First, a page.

Blending conviction and courage with civility makes an effectiveness witness

31 Jan

Love KindnessBook Review: Love Kindness: Discover the Power of a Forgotten Christian Virtue, by Barry H. Corey

Those outside the church will never be won over by watching evangelicals clad in razor wire lobbing accusations at each other or at the secular culture. It’s a new day for a winsome Christian witness without a diluted gospel message. The most effective witness will be done by those who blend conviction and courage with civility. We need both a firm center and soft edges.

These thoughts summarize the message of Dr. Barry Corey’s new book, Love Kindness: Discover the Power of a Forgotten Christian Virtue. Dr. Corey is the President of Biola University, a Christian liberal arts university in Southern California. As an alumnus of Biola and as a parent of two Biola alums, I was curious when I saw this book posted for review. I was both encouraged and challenged by the message of the book.

The title of the book comes from Micah 6:8 (ESV). “He has told you, O man, what is good; and what does the Lord require of you but to do justice, and to love kindness, and to walk humbly with your God?”

As the author explains,

I wrote the book out of frustration that those who represent the gospel are often caustic and harsh, picking fights with those whose views are hostile to theirs. In other words, Christians are often starting with unkindness. Unkindness has little effect beyond marshaling other Christians to admire our toughness and raising our own profile. This has gotten us nowhere in the cause of the gospel, our Christian call to be redemptive voices to that which is broken.

Our increasingly shrill sounds in the public square are not strengthening our witness but weakening it. Bullhorns and fist shaking—mustering armies and using war-waging rhetoric—are far less effective than the way of kindness, treating those with who we disagree with charity and civility. That doesn’t mean we don’t stand courageously for what we deem right, true, and just. But kindness is not incompatible with courage. Kindness embodies courage, although courage does not always embody kindness. Too often our centers are firm on conviction, but our edges are also hard in our tactics. This way is characterized by aggression.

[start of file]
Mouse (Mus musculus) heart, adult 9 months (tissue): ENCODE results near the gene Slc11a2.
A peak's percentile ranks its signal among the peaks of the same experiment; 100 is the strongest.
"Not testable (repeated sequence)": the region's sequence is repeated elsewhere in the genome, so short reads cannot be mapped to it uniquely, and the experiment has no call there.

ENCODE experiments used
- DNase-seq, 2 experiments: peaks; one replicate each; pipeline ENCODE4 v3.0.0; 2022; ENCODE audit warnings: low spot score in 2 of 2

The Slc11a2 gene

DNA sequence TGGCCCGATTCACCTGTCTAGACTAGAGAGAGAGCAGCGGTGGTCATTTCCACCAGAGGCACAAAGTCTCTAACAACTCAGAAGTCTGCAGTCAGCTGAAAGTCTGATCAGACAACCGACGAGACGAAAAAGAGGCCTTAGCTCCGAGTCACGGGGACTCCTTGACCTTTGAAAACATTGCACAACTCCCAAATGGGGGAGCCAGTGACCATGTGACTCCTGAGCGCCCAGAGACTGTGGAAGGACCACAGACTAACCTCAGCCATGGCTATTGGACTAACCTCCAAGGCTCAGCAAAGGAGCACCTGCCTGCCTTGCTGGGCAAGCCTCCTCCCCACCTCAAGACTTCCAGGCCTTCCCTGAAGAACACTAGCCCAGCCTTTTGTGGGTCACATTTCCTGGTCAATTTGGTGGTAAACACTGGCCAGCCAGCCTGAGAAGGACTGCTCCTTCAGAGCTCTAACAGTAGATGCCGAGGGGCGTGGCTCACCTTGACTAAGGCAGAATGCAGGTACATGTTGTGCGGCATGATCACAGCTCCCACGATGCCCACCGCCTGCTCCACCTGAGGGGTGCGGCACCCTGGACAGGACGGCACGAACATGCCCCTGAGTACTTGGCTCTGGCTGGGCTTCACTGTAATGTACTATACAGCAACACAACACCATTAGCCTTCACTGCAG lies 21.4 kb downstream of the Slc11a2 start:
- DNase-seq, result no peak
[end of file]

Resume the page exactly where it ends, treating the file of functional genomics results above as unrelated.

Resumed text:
And on the other hand there is the way of “niceness.” Whereas aggression has a firm center and hard edges, niceness has soft edges and a spongy center. Niceness may be pleasant, but it lacks conviction. It has no soul. Niceness trims its sails to prevailing cultural winds and wanders aimlessly, standing for nothing and thereby falling for everything.

Kindness is certainly not aggression, but it’s also not niceness. … Kindness is fierce, never to be mistaken for niceness.

In today’s polarized culture, we are often pulled toward one extreme or the other, soft centers or hard edges. I’m proposing a different approach, a third way. Rather than the harshness of firm centers and hard edges, and rather than the weakness of spongy centers and soft edges, why don’t we start with kindness? Kindness is the way of firm centers and soft edges.

Dr. Corey opens the book with stories about his father. His dad was the one who taught Barry about the difference that showing kindness can make in the lives of people. In addition, his father modeled the character quality for his son. Barry is now doing the same in the lives of his family and the students of Biola.

Rather than merely talk in vague generalities, Dr. Corey gives specific examples of where kindness is needed today and the difference it makes. He describes how kindness can smooth the communication process between differing opinions, such as the issue of gay marriage. While not compromising his convictions, Dr. Corey engages in civil dialogue with those who take a different viewpoint. The author describes how kindness shows up and is present when people are suffering during times of grief and difficulty. He models how to show kindness to those who are unattractive in the world’s eyes and how to demonstrate kindness through the process of mentoring others. Dr. Corey also deals with how one responds when kindness is rejected.

Throughout the book, the author weaves together personal stories about his family, interaction with the community, conversations with students, and biblical principles to flesh out what kindness might look like in daily life. While you may not agree with everything Dr. Corey says, you will be challenged by the need to love kindness.

Disclosure of Material Connection: I received this book free from the publisher through the Tyndale Blog Network book review bloggers program. I was not required to write a positive review. The opinions I have expressed are my own.


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Posted by on January 31, 2016 in Biola University, Books, Quotes, Scripture


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